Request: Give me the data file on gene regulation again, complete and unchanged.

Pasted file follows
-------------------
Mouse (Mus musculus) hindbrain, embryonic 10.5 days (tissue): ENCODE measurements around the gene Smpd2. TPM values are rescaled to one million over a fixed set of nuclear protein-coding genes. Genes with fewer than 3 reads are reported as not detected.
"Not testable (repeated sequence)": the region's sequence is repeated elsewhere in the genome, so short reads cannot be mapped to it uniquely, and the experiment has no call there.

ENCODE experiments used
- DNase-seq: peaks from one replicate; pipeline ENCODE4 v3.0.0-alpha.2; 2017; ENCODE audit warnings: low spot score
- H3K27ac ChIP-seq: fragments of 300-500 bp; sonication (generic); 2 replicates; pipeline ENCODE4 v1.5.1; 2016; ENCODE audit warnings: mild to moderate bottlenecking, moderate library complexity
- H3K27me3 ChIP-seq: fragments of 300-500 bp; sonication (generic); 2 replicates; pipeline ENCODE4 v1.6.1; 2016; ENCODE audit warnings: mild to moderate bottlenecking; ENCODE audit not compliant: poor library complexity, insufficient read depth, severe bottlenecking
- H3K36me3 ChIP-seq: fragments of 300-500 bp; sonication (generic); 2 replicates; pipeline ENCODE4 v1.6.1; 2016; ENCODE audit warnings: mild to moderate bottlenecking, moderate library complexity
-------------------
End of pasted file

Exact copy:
Mouse (Mus musculus) hindbrain, embryonic 10.5 days (tissue): ENCODE measurements around the gene Smpd2. TPM values are rescaled to one million over a fixed set of nuclear protein-coding genes. Genes with fewer than 3 reads are reported as not detected.
"Not testable (repeated sequence)": the region's sequence is repeated elsewhere in the genome, so short reads cannot be mapped to it uniquely, and the experiment has no call there.

ENCODE experiments used
- DNase-seq: peaks from one replicate; pipeline ENCODE4 v3.0.0-alpha.2; 2017; ENCODE audit warnings: low spot score
- H3K27ac ChIP-seq: fragments of 300-500 bp; sonication (generic); 2 replicates; pipeline ENCODE4 v1.5.1; 2016; ENCODE audit warnings: mild to moderate bottlenecking, moderate library complexity
- H3K27me3 ChIP-seq: fragments of 300-500 bp; sonication (generic); 2 replicates; pipeline ENCODE4 v1.6.1; 2016; ENCODE audit warnings: mild to moderate bottlenecking; ENCODE audit not compliant: poor library complexity, insufficient read depth, severe bottlenecking
- H3K36me3 ChIP-seq: fragments of 300-500 bp; sonication (generic); 2 replicates; pipeline ENCODE4 v1.6.1; 2016; ENCODE audit warnings: mild to moderate bottlenecking, moderate library complexity